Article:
There are several ways to view the Beatitudes. They can be seen as individual characteristics, any one of which we might experience at any given time. The way that someone once described, and the way which seems most logical to me, is that they represent a progression of spiritual growth. It begins with the realization of our own spiritual poverty; we are all wretched sinners, broken and hopeless. But Jesus tells his listeners that those who are poor in spirit are the heirs of the kingdom of heaven. It is only when we recognize our spiritual poverty that we begin the process of being fit for heavenly citizenship. But it is only a start.

From that realization comes mourning over our hopeless condition and inability to save ourselves. We should mourn our hopelessness, because we begin to realize that there is nothing we can do to win our salvation and reconciliation. Noting we could ever or will ever do will be good enough. But Jesus promises comfort will accompany our mourning, because God recognizes our lost state and makes provision for His grace to accomplish what we cannot.

This produces a spirit of humility, recognizing our righteousness is no more than filthy rags in comparison to the love and righteousness of God. It is in humility that we surrender ourselves to Jesus Christ and receive God’s grace and mercy. When we give ourselves completely to God through obedience to Christ, we become joint heirs with Him who is Lord of heaven and earth. As children of God, we will receive our inheritance when heaven and earth are made new with the return of Christ.

Because of the grace and mercy we have received, we learn to extend mercy and forgiveness to others. Scriptures tell us that we will receive mercy to the extent that we are willing to grant it to those who have committed offense against us. Our mercy is extended on the basis of recognizing our offenders are in the same pitiable condition that we once were and are in need of God’s forgiveness and grace as well. By being merciful we are showing God’s heart.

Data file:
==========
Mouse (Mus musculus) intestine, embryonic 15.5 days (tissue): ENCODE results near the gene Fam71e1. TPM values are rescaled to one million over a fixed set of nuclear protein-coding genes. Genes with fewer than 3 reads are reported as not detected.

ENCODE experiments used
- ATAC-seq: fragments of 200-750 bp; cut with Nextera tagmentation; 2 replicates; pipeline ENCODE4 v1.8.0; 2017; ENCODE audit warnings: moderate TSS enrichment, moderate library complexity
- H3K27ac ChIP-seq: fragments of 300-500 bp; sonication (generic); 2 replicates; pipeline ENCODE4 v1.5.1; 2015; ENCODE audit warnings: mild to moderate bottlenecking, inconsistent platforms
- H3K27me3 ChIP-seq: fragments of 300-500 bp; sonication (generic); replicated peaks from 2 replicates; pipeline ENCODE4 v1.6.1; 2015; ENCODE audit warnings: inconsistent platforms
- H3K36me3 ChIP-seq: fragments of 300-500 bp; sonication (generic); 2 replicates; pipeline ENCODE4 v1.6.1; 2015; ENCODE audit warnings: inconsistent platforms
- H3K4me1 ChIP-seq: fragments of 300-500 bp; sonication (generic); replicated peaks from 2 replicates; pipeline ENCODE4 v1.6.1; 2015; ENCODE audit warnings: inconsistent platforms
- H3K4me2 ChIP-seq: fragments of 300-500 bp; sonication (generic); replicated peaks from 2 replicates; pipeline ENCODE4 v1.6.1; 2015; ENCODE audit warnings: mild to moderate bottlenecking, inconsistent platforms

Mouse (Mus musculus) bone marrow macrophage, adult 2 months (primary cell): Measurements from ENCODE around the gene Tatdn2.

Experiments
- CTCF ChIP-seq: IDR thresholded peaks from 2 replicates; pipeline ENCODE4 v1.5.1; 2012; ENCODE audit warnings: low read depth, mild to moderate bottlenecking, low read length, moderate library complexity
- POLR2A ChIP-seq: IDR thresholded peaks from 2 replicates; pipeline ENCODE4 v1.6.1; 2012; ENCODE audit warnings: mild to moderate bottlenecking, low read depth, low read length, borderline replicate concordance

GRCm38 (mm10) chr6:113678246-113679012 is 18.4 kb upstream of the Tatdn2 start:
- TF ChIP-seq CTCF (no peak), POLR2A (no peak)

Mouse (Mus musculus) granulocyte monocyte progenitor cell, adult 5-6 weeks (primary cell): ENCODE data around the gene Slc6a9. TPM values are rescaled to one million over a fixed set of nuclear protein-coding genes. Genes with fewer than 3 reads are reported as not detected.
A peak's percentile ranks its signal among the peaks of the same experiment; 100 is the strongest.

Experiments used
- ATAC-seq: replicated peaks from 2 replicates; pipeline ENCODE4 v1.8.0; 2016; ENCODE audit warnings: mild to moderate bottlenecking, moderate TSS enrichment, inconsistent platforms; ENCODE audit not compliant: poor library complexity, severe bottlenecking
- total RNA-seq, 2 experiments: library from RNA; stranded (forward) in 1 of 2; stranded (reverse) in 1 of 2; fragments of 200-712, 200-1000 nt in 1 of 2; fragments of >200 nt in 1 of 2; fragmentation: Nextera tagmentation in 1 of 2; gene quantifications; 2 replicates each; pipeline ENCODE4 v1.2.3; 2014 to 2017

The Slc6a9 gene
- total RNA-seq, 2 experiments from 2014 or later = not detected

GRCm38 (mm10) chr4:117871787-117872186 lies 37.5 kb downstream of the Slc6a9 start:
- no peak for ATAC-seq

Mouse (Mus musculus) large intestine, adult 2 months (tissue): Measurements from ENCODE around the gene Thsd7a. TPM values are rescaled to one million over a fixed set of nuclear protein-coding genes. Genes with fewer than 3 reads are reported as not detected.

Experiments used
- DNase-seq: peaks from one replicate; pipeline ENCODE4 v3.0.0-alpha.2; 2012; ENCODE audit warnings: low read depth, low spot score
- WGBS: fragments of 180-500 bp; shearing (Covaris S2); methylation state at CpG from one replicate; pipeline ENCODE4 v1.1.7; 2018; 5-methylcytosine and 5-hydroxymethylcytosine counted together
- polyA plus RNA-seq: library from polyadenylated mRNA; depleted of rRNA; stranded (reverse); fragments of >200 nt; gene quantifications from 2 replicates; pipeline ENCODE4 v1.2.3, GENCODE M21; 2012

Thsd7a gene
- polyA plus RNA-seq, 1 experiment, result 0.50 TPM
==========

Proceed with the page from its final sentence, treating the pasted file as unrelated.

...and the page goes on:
As we learn humility, show mercy and grow in our relationship with God, we become pure in heart, fit for the presence of God and His spirit within us. It is when the Spirit is working through us that we may become peacemakers, offering the gift of God’s salvation, reconciliation and healing to others, just as it has been given to us. When we act as “ambassadors of Christ” as the apostle Paul describes it, we show ourselves most clearly to be sons (and daughters) of God.

But there’s one more “Blessed”, perhaps the most perplexing of all. “Blessed are those who are persecuted because of righteousness, for theirs is the kingdom of heaven.” Remember, those who belong to Christ will be hated by the world. As we seek to be God’s peacemakers there will be those who will hate us, because they don’t want peace. They seek power and domination, not humility and surrender to Christ. But if we pursue God’s peace and stay faithful in the face of hatred that will come as a result, we are promised the kingdom of heaven, both in the gift of the fellowship of our brothers and sisters in Christ here on earth, and in the eternal kingdom when this life is over.

My beloved fellow saints, let us dedicate ourselves this year to being Christ’s peacemakers. Goodness knows the world desperately needs peace. Let us be part of giving it a true peace that will last for eternity. “Blessed are the peacemakers, for they shall be called sons (and daughters) of God.”